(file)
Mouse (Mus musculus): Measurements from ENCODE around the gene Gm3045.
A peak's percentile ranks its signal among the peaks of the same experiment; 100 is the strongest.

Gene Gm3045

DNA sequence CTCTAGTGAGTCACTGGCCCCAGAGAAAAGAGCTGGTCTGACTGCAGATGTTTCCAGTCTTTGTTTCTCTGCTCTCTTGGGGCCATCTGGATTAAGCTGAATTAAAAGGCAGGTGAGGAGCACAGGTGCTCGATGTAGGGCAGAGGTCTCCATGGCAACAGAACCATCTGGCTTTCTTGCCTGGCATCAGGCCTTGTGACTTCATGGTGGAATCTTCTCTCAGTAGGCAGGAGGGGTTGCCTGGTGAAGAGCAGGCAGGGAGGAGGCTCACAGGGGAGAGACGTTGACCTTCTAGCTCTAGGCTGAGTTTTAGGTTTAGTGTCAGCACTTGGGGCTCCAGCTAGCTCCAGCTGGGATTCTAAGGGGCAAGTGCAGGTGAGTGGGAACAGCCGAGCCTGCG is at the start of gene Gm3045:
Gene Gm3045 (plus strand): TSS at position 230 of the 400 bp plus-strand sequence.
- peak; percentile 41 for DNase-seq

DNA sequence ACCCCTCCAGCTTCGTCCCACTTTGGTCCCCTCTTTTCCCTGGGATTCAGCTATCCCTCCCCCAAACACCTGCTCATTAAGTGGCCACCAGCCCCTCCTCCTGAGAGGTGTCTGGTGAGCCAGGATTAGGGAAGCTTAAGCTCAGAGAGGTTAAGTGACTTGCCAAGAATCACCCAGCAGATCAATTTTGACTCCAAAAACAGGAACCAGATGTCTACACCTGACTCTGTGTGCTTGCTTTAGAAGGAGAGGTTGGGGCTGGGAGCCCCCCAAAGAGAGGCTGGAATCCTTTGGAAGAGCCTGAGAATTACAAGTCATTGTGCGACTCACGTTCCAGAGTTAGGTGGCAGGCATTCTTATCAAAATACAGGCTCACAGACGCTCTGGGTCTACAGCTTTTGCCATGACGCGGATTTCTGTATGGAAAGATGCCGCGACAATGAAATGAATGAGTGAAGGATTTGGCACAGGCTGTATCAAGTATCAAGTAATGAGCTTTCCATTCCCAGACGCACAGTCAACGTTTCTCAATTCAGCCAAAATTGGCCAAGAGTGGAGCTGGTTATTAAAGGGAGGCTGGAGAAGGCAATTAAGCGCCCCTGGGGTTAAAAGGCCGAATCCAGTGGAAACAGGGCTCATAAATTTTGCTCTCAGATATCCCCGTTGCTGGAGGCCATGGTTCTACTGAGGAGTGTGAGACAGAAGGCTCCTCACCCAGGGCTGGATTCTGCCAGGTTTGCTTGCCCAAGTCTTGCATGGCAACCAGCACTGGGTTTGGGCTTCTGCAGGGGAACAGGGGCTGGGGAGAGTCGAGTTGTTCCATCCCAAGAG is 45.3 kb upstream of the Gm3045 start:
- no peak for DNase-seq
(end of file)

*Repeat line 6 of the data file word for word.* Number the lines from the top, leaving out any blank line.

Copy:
- peak; percentile 41 for DNase-seq